Washington Post columnist Robert Samuelson says today that "We shouldn't gut defense. A central question of our budget debates is how much we allow growing social spending to crowd out the military and, in effect, force the United States into a dangerous, slow-motion disarmament."

Indeed, defending America is the government's primary responsibility:

Defense spending is unlike other spending, because protecting the nation is government's first job. It's in the Constitution, as highways, school lunches and Social Security are not. We should spend as much as needed, but that amount is never clear. Even in the Cold War, when the Soviet Union's capabilities were intensively analyzed, there was no scientific and exact number....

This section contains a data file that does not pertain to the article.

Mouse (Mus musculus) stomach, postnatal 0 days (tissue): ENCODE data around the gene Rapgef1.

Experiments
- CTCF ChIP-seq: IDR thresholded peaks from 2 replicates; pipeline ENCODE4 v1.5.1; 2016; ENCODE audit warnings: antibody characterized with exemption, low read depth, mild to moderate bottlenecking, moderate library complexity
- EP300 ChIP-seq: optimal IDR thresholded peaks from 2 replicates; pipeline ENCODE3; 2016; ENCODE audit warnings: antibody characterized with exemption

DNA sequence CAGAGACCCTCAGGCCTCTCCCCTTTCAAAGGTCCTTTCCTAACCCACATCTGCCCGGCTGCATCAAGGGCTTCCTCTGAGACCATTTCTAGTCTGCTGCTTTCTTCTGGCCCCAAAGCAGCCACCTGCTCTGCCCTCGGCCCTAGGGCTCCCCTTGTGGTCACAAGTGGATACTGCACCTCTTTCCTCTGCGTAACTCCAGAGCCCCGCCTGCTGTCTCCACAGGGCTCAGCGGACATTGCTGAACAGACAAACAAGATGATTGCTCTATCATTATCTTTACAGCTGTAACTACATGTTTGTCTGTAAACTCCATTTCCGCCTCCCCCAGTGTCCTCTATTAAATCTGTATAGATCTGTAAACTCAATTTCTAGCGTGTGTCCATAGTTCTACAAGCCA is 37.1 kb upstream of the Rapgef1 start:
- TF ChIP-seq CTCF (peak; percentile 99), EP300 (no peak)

By itself, defense spending doesn't ensure that our national power will be wisely or effectively deployed. This depends on our civilian and military leaders. But squeezing defense will limit their choices and expose U.S. troops to greater risk. Those who advocate deep cuts need to specify which goals -- combating cyber warfare, countering China, fighting terrorism -- should be curtailed.

Whole thing here.

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